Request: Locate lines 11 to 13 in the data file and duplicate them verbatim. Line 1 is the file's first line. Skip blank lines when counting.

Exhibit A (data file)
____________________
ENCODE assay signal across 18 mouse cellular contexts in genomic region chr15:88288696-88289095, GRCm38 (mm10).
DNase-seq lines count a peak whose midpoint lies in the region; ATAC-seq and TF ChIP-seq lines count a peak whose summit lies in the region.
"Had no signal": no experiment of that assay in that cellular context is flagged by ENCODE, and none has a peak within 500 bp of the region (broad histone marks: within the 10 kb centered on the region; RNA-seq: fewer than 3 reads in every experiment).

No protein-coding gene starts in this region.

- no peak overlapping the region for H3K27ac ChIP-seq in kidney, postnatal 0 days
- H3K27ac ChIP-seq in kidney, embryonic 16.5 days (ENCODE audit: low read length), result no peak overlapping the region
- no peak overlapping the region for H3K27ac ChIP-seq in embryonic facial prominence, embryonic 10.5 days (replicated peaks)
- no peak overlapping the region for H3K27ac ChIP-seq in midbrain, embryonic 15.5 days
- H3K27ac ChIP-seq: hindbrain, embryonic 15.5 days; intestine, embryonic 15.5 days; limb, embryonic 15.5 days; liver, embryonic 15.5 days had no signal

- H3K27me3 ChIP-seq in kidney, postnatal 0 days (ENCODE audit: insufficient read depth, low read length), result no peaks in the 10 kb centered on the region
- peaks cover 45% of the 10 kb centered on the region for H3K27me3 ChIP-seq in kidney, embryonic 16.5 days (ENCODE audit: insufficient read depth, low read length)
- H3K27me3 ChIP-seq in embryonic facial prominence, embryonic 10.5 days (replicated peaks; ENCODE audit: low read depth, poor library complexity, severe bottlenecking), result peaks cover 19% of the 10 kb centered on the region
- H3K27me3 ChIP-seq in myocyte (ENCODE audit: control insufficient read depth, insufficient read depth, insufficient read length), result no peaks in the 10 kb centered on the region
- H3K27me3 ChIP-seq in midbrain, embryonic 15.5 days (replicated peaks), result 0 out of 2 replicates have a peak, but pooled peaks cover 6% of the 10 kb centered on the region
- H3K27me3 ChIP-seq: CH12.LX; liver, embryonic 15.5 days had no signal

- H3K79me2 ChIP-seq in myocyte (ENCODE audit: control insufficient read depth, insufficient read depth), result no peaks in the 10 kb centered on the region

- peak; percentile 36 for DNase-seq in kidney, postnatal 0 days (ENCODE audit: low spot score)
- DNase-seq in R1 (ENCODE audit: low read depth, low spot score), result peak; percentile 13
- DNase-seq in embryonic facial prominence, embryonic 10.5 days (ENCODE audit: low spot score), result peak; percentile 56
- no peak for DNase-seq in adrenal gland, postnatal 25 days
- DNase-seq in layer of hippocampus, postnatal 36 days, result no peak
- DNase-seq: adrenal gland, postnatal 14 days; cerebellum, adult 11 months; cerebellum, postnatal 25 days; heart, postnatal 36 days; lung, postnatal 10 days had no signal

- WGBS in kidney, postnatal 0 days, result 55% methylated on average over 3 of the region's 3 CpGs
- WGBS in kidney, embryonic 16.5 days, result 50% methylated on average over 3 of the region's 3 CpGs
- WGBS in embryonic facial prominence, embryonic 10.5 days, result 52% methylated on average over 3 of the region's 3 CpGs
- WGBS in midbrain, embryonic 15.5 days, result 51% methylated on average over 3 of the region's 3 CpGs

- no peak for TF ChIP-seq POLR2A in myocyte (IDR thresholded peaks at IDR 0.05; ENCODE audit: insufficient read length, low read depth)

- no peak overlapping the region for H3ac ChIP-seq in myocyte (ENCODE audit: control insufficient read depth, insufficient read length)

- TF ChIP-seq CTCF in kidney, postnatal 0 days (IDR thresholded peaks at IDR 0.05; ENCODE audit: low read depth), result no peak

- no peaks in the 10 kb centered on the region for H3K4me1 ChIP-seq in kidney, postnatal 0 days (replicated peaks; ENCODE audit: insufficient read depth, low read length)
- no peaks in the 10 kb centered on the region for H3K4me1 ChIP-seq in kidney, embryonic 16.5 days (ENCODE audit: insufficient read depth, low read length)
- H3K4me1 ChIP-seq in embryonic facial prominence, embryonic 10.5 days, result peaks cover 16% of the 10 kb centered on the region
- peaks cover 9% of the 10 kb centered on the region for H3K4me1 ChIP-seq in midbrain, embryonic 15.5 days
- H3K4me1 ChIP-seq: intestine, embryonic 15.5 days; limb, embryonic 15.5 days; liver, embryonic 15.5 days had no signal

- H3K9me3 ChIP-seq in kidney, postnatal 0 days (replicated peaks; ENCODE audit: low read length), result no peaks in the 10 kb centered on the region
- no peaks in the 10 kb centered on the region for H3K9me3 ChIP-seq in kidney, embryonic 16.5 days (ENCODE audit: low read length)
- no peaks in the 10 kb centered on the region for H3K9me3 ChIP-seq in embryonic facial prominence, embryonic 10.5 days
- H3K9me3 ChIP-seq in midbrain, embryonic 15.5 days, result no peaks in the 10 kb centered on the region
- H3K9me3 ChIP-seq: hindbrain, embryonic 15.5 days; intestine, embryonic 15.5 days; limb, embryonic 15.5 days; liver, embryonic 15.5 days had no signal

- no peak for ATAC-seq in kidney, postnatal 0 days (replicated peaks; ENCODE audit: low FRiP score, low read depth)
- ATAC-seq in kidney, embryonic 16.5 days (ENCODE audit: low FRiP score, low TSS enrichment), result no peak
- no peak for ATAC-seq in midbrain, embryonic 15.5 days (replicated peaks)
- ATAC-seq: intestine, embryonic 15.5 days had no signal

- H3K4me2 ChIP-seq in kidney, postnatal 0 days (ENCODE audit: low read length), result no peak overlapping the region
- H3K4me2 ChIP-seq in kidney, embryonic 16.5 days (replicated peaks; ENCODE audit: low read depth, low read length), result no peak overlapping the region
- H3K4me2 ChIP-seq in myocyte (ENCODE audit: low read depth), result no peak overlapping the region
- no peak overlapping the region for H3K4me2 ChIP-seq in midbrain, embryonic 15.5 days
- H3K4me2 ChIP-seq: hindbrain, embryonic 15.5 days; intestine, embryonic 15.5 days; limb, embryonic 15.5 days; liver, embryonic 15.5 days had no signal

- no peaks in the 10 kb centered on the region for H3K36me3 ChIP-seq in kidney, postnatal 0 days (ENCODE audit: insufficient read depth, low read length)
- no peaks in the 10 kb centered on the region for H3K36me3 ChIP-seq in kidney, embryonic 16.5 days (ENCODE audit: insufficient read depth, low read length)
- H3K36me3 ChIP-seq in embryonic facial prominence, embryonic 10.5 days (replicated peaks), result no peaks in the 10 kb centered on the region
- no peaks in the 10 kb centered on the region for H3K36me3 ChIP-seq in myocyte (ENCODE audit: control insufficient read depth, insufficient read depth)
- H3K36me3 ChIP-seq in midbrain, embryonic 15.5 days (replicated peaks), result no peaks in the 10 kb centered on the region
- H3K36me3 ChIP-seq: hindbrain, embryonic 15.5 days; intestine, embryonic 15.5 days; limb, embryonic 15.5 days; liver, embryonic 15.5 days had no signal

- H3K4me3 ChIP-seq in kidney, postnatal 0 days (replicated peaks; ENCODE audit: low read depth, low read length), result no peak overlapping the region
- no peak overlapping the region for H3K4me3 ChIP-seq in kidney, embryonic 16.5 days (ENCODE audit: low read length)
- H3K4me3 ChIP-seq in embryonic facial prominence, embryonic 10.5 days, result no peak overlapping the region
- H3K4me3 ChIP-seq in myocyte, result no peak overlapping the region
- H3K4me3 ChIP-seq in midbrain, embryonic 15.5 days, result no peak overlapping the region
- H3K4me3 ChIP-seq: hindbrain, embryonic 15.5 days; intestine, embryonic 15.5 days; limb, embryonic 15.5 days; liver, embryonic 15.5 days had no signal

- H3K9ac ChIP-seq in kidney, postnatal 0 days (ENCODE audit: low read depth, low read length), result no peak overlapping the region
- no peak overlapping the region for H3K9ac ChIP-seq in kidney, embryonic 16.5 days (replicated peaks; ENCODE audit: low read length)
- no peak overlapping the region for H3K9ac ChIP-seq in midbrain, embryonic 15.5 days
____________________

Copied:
- peaks cover 45% of the 10 kb centered on the region for H3K27me3 ChIP-seq in kidney, embryonic 16.5 days (ENCODE audit: insufficient read depth, low read length)
- H3K27me3 ChIP-seq in embryonic facial prominence, embryonic 10.5 days (replicated peaks; ENCODE audit: low read depth, poor library complexity, severe bottlenecking), result peaks cover 19% of the 10 kb centered on the region
- H3K27me3 ChIP-seq in myocyte (ENCODE audit: control insufficient read depth, insufficient read depth, insufficient read length), result no peaks in the 10 kb centered on the region